Matthews/Mark’s ‘Epic’ Adventure




Trade Ads the First Expedition for Nextec’s New Fabric Technology
LOS ANGELES–Working from scratch to brand a new fabric technology, Matthews/Mark has created a trade print campaign introducing the “ingredient” product to the outdoor enthusiast market.
The technology, dubbed Epic, developed by Nextec Applications in Chicago, uses “encapsulated” fibers to make fabric more water resistant and durable, but still lightweight and breathable. Instead of filling its first ads for Epic with science talk, though, the San Diego agency is trying to establish an early emotional connection to the brand in the market.
“You can say to the scientists, ‘You make a great product.’ But the world doesn’t care,” said Michael Mark, the agency’s president and chief creative officer. “You’ve got to give people something to care about.”
To get outdoor enthusiasts to care, then, the agency put the product right where they play: on the slopes, the rock face and the river. Three ads show, in turn, a snowboarder, rock climber and kayaker, each negotiating the curves on a piece of colored fabric that’s rumpled to look like terrain.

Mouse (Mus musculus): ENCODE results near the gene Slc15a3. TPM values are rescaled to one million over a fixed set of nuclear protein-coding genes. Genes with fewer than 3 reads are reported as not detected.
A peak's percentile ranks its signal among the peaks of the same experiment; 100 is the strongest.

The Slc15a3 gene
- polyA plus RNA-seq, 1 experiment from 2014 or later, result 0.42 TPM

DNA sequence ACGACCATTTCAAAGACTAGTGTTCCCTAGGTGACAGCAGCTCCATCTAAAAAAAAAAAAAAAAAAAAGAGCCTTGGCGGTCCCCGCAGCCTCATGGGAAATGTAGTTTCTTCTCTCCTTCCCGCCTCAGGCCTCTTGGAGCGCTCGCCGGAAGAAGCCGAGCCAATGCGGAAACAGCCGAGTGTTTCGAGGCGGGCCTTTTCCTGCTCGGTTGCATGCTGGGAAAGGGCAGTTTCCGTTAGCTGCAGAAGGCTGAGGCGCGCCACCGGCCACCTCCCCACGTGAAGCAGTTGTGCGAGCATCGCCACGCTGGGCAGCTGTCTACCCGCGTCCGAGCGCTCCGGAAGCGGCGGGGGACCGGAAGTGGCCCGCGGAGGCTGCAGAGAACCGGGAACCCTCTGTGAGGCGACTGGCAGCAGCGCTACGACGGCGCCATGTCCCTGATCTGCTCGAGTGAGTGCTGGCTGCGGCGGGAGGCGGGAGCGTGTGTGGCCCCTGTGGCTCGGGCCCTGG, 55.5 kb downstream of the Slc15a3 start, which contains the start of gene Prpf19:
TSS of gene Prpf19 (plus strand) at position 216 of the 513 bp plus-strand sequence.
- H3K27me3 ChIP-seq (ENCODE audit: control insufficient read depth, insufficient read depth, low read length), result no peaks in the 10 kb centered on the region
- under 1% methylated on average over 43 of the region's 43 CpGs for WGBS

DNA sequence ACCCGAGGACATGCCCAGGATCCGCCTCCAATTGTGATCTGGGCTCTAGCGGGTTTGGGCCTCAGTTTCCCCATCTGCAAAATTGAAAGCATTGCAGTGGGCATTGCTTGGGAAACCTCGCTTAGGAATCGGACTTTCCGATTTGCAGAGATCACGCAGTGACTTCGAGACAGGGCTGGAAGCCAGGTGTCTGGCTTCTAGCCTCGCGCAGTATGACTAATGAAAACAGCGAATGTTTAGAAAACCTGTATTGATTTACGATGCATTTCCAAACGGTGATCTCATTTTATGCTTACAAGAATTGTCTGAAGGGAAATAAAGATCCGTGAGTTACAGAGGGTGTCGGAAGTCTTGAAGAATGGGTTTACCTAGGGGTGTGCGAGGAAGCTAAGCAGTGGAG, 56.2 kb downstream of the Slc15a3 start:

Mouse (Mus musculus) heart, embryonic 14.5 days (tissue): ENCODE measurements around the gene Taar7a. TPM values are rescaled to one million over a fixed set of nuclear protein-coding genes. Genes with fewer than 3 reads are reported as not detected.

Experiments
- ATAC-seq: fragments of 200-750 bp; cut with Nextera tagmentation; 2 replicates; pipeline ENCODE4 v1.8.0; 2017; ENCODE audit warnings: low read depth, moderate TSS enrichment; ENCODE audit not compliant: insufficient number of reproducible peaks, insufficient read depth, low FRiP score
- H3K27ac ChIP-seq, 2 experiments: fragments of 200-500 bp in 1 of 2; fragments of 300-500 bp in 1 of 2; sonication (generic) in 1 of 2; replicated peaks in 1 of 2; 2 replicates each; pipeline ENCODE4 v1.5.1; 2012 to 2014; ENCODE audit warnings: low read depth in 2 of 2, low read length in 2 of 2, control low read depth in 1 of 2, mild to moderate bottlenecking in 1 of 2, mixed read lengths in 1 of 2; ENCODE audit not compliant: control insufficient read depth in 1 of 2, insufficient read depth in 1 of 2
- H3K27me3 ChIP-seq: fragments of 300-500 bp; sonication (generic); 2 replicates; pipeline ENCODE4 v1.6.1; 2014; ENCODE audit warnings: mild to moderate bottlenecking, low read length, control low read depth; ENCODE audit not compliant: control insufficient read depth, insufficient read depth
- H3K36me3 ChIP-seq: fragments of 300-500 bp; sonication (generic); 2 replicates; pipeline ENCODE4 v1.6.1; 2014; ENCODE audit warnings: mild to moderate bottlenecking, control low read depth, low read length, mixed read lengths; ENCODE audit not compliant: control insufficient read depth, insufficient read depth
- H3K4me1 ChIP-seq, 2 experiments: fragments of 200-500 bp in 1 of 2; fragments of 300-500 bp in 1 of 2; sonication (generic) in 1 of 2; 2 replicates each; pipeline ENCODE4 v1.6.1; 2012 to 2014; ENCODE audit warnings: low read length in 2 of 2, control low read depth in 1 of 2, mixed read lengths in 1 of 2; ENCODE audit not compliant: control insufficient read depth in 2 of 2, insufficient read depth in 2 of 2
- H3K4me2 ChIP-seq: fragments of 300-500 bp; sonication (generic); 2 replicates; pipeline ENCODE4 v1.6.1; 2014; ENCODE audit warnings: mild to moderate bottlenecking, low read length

The Epic logo, which M/M also created, lies in the lower left-hand corner.
“We wanted to make the fabric part of the fun,” Mark explained, and let the trade audience know the technology isn’t remote, but can actually “let [consumers] have a better time.”
Attached to the ads is a card that explains the science behind Epic. A diagram shows the basic physics, while copy assures that “there’s never been anything like it.”
The ads broke last month in trade publications including Sporting Goods Business, Outdoor Retailer and Sportstyle. Billings are undisclosed, although Mark did say the client plans “aggressive spending” in the category.
For the next step in the campaign, M/M is creating labels, hang tags and zipper tags for apparel that’s been treated with Epic. Among the retailers that have signed on is Patagonia, which is using the technology under the name Encapsil in much of its 1999 and 2000 performance outerwear.
A consumer campaign for the client is planned for next year.
“We feel [the creative concept] is a fresh idea … and flexible enough for different situations,” said M/M associate creative director Mark Albertazzi.